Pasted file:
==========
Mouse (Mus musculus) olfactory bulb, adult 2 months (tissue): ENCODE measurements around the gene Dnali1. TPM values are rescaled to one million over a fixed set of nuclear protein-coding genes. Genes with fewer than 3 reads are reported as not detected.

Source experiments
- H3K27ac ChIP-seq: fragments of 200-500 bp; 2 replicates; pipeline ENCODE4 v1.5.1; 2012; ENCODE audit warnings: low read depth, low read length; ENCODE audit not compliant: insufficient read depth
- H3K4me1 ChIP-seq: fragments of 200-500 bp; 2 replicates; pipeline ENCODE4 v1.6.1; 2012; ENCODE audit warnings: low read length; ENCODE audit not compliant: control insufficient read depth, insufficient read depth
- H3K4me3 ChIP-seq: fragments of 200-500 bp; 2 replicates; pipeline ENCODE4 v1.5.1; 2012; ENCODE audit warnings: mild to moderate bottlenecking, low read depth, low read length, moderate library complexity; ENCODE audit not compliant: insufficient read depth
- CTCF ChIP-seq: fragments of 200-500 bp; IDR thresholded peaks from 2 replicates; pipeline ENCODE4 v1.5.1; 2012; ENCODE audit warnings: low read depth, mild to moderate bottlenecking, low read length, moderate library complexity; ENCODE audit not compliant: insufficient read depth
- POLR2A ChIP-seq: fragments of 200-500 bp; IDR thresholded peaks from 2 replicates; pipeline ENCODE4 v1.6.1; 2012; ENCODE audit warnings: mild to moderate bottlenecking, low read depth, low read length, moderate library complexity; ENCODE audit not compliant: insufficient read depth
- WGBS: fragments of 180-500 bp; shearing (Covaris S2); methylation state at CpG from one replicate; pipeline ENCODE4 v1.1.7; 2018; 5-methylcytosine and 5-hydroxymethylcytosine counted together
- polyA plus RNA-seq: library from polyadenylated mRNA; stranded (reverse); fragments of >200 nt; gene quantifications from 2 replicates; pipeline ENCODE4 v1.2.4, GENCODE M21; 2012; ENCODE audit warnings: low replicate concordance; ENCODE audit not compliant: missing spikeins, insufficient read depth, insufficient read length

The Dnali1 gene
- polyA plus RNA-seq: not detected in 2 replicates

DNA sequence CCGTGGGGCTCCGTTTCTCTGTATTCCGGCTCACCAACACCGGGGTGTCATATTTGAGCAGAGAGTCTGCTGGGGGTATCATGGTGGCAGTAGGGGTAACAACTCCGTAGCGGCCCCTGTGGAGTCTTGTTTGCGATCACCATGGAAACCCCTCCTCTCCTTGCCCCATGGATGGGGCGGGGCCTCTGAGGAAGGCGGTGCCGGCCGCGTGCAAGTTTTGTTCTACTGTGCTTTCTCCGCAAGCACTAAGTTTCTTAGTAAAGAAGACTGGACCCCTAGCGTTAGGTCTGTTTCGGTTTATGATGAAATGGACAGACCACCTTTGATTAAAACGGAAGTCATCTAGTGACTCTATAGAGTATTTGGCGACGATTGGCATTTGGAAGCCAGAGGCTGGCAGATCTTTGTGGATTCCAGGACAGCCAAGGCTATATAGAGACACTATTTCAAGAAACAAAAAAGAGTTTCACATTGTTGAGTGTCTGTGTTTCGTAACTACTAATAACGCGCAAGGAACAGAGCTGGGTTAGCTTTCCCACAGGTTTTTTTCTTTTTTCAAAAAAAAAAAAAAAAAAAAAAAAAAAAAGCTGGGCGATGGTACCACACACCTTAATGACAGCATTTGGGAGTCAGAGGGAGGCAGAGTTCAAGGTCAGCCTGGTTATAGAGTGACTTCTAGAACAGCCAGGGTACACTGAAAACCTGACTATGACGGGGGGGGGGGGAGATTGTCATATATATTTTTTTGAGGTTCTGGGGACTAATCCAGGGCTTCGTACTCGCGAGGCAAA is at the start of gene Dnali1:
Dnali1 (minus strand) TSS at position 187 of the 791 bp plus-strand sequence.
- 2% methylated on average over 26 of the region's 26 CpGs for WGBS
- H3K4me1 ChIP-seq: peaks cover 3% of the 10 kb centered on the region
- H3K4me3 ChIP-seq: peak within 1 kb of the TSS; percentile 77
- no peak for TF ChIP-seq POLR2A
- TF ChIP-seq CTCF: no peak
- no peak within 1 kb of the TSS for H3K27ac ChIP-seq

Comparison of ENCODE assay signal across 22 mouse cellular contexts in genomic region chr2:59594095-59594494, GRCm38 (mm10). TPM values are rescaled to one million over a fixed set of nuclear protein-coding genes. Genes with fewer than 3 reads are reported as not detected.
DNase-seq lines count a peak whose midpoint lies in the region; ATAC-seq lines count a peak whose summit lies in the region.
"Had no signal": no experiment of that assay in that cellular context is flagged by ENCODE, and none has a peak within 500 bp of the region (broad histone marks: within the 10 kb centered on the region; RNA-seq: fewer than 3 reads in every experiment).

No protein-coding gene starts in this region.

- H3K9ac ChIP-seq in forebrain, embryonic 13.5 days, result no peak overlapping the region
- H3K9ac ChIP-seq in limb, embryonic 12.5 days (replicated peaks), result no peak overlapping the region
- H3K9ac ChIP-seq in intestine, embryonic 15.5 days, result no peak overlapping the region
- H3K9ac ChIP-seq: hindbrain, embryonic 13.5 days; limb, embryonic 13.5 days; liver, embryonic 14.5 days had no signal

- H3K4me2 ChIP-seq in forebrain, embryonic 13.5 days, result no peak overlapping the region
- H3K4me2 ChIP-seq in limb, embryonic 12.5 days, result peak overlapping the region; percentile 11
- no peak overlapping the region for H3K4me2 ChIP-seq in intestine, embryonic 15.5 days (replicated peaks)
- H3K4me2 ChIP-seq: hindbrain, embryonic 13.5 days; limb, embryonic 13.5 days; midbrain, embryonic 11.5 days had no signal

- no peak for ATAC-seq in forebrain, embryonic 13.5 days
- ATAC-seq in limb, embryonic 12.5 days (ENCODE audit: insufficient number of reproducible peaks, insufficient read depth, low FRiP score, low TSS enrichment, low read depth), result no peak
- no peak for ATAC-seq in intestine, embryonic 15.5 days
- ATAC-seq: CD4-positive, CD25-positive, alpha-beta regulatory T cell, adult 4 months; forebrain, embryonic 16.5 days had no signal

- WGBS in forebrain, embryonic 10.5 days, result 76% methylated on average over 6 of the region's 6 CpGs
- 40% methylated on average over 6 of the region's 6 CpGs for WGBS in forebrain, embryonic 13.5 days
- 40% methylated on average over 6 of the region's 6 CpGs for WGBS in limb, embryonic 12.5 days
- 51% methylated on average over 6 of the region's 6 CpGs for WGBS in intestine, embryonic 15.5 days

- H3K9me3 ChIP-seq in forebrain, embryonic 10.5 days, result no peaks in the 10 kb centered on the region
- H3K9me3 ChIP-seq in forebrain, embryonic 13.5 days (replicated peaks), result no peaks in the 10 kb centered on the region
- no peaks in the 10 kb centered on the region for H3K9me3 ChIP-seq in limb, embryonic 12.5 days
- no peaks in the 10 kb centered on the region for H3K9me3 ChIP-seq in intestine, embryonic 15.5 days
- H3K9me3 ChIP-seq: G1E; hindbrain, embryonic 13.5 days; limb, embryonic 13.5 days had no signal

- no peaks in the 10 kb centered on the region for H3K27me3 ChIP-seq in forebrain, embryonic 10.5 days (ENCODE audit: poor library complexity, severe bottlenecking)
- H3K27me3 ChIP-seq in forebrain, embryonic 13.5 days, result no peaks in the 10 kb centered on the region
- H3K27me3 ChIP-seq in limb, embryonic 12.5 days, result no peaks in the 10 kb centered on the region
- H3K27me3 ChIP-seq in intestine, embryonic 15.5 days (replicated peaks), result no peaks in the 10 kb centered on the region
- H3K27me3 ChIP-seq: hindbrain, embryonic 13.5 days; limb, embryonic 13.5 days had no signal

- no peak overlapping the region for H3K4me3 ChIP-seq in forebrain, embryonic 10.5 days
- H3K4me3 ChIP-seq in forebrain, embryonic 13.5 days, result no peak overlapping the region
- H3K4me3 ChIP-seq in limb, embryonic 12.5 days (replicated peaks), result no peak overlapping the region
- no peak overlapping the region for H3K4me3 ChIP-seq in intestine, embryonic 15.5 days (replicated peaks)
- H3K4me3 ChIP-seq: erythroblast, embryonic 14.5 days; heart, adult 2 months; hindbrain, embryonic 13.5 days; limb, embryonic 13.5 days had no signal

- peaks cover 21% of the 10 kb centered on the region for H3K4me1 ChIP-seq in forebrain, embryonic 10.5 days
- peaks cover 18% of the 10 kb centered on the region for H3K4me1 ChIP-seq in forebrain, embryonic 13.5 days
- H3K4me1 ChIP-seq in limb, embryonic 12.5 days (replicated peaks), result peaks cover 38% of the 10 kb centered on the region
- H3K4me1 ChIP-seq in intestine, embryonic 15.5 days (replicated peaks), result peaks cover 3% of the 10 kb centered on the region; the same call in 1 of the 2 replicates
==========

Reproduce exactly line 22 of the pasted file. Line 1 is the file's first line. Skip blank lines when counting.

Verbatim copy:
"Had no signal": no experiment of that assay in that cellular context is flagged by ENCODE, and none has a peak within 500 bp of the region (broad histone marks: within the 10 kb centered on the region; RNA-seq: fewer than 3 reads in every experiment).